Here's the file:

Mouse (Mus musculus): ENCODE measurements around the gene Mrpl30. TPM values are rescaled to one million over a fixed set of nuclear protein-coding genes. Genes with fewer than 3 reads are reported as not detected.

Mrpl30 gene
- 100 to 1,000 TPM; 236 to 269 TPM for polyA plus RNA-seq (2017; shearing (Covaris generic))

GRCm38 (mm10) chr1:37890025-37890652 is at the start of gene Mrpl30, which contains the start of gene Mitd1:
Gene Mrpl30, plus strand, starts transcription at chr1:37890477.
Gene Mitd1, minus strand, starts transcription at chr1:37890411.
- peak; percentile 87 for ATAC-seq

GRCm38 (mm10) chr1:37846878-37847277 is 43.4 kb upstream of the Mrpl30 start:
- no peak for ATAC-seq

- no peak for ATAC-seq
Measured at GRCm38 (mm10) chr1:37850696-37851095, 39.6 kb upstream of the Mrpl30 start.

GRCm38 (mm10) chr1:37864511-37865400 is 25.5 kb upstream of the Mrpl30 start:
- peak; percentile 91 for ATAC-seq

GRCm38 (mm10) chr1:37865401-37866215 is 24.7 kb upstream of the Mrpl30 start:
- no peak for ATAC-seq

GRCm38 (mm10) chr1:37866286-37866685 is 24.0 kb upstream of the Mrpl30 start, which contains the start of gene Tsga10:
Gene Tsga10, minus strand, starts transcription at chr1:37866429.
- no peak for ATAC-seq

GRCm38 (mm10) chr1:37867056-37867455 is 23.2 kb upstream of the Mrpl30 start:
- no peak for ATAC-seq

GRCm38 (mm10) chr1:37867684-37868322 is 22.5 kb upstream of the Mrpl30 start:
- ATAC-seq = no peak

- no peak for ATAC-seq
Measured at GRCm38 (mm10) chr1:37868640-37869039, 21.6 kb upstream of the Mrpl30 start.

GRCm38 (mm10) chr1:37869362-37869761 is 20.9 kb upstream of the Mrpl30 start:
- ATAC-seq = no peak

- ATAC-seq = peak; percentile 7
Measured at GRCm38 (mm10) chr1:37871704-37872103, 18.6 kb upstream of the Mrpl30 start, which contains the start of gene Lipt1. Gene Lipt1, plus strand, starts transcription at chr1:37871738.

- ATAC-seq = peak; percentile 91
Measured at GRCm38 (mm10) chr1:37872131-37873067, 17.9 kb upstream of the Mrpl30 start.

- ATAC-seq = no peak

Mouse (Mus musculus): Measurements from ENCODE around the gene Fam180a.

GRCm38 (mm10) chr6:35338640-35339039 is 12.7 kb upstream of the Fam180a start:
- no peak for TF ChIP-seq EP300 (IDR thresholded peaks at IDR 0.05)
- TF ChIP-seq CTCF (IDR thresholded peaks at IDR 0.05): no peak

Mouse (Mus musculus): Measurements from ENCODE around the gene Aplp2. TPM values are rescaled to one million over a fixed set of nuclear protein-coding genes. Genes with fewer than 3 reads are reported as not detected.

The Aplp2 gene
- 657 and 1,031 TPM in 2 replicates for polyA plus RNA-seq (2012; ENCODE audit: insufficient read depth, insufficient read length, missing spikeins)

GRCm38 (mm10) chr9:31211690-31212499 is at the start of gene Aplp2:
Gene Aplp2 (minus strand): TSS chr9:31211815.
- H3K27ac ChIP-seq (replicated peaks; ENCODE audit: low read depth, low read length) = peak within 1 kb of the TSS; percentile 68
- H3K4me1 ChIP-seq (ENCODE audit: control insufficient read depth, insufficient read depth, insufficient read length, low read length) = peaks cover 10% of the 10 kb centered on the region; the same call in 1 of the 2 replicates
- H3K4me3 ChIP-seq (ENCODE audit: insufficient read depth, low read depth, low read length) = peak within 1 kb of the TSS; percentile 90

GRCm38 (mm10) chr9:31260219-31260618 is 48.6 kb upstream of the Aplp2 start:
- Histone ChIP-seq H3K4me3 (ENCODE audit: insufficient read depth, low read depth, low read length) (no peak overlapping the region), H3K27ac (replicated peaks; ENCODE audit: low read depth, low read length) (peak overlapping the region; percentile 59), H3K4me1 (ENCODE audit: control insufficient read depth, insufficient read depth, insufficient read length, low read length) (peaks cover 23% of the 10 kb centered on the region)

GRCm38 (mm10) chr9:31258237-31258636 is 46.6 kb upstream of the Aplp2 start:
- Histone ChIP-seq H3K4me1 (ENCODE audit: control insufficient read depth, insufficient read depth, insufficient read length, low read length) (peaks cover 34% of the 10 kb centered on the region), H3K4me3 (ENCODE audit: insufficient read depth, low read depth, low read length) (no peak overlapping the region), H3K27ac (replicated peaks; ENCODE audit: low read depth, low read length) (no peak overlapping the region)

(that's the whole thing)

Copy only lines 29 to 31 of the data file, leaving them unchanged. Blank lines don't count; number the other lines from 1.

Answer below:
- ATAC-seq = peak; percentile 91
Measured at GRCm38 (mm10) chr1:37872131-37873067, 17.9 kb upstream of the Mrpl30 start.

- ATAC-seq = no peak